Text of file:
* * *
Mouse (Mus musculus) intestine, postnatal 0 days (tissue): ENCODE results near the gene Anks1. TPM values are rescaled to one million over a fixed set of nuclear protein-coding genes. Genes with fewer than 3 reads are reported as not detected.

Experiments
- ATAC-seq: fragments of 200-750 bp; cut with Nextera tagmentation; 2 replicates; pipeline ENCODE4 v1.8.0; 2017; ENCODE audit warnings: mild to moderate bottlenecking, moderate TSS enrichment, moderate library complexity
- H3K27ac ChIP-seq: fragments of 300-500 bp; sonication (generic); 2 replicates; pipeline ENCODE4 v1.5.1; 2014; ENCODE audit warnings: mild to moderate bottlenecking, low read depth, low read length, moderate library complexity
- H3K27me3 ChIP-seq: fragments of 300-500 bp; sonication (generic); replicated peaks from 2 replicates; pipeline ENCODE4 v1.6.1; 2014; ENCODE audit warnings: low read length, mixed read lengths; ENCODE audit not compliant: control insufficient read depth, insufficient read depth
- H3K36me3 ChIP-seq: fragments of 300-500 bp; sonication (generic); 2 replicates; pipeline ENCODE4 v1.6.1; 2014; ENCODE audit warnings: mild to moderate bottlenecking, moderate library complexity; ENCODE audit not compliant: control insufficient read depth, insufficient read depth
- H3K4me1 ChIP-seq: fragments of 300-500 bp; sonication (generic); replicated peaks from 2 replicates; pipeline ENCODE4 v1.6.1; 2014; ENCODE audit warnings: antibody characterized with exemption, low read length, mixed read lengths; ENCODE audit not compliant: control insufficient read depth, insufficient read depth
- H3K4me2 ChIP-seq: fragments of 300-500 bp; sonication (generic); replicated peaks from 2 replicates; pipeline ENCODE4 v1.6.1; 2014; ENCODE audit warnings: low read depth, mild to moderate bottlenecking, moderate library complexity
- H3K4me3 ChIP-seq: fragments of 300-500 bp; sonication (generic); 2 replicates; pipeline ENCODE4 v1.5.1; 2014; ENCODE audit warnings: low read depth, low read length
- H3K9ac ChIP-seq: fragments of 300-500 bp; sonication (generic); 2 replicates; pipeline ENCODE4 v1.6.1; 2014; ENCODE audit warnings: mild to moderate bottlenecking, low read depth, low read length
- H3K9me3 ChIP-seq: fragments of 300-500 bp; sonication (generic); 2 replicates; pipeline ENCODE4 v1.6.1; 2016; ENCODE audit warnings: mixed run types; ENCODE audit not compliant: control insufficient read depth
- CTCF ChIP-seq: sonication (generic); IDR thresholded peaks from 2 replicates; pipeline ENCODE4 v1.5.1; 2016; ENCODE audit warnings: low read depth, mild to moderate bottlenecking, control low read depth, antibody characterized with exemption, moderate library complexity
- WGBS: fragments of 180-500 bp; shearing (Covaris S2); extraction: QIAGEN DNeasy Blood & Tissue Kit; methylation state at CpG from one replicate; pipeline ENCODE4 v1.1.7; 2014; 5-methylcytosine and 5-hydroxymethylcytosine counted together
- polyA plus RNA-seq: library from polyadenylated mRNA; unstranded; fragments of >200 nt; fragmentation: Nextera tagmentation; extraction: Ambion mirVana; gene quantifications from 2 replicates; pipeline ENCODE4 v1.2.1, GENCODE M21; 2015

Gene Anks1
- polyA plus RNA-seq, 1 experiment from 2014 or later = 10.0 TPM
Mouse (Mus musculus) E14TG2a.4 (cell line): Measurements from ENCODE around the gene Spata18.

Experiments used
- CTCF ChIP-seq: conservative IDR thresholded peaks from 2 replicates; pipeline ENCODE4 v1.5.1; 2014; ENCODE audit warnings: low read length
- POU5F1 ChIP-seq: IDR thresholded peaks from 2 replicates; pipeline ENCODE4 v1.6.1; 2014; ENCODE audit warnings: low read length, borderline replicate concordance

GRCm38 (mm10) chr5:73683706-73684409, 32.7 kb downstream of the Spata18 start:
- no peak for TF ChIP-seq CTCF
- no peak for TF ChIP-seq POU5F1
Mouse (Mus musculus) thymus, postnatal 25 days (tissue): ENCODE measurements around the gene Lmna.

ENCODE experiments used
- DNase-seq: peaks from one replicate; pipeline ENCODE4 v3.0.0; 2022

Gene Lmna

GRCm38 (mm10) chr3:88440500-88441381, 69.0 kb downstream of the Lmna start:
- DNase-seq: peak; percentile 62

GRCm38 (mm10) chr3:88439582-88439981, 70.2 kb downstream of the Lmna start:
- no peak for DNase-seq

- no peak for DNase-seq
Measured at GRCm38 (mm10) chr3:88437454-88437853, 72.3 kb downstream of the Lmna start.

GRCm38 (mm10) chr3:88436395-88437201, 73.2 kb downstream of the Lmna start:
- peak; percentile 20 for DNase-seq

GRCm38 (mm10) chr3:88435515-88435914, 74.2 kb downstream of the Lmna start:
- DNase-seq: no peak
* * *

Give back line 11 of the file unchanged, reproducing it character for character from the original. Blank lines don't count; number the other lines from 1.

- H3K9me3 ChIP-seq: fragments of 300-500 bp; sonication (generic); 2 replicates; pipeline ENCODE4 v1.6.1; 2016; ENCODE audit warnings: mixed run types; ENCODE audit not compliant: control insufficient read depth